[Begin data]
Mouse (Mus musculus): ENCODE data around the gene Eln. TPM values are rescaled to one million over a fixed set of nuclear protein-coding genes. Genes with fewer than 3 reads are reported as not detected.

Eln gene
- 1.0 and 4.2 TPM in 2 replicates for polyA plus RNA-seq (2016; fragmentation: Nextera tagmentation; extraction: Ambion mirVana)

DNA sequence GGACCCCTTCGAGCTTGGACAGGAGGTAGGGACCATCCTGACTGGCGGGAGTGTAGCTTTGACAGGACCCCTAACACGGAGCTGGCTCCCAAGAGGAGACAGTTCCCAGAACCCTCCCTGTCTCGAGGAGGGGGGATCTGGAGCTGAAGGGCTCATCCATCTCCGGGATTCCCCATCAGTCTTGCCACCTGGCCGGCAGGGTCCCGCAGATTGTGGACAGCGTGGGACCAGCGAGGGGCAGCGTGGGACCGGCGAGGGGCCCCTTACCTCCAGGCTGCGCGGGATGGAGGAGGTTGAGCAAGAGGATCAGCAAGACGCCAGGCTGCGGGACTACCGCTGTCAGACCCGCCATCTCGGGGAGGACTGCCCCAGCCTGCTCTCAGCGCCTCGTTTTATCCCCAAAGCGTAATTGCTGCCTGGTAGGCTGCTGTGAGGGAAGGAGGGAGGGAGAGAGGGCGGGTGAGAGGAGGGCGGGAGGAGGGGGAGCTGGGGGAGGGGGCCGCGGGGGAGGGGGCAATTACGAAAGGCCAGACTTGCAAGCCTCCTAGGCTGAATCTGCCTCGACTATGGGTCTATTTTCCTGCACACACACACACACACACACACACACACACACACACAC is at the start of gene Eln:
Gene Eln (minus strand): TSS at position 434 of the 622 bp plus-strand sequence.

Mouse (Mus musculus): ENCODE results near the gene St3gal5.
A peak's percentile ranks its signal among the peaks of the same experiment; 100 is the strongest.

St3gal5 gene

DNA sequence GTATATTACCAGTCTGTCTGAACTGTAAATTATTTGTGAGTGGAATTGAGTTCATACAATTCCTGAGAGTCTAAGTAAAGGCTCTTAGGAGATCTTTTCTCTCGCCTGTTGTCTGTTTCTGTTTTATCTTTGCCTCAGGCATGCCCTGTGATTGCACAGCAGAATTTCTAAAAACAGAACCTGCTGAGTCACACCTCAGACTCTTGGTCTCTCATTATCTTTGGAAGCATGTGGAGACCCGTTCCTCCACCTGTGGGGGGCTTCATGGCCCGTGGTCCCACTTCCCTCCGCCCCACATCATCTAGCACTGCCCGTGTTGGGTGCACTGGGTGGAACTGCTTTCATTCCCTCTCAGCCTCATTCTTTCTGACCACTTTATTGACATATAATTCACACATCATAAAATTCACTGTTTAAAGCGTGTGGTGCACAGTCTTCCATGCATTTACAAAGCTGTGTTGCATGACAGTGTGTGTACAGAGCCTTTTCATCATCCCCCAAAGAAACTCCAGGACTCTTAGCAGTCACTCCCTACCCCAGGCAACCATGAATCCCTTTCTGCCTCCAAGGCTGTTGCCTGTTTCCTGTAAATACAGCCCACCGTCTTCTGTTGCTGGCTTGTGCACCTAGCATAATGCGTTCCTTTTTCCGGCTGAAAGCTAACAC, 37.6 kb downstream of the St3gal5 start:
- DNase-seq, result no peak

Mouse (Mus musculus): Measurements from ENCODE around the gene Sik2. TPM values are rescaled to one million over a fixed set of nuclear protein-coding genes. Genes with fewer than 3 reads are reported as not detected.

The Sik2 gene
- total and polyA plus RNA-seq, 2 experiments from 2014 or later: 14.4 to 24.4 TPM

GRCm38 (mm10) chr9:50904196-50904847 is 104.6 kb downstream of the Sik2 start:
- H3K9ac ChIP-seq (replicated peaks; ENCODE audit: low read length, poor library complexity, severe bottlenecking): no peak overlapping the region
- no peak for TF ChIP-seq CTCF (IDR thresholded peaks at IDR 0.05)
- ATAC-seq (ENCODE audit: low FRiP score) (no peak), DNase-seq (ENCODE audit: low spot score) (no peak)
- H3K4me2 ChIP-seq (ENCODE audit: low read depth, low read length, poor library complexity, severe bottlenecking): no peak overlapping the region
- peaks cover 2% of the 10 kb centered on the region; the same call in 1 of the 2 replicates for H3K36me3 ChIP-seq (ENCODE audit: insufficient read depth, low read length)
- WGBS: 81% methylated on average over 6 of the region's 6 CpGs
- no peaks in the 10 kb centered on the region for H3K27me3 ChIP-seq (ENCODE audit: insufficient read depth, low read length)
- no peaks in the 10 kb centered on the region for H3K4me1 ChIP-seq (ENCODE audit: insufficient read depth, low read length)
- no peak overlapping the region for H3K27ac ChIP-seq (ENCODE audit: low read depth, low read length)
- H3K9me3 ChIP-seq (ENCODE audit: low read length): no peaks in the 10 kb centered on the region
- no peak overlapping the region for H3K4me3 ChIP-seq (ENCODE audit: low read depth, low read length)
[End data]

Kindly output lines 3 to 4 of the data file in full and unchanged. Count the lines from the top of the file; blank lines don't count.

- 1.0 and 4.2 TPM in 2 replicates for polyA plus RNA-seq (2016; fragmentation: Nextera tagmentation; extraction: Ambion mirVana)

DNA sequence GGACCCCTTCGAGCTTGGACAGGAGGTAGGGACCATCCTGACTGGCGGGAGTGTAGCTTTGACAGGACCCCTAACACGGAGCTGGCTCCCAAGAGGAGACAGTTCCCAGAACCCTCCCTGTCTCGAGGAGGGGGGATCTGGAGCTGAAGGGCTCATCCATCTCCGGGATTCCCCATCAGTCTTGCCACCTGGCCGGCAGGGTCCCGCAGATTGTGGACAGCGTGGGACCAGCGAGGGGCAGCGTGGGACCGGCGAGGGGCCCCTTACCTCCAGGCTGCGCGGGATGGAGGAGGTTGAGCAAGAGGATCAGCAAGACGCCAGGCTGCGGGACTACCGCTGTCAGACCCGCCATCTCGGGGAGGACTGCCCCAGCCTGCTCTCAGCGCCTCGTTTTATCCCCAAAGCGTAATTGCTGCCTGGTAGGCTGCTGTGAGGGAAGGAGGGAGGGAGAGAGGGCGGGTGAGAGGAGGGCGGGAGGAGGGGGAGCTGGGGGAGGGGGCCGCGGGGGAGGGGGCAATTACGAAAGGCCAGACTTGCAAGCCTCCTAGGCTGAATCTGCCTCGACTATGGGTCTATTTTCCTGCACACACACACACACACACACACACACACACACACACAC is at the start of gene Eln: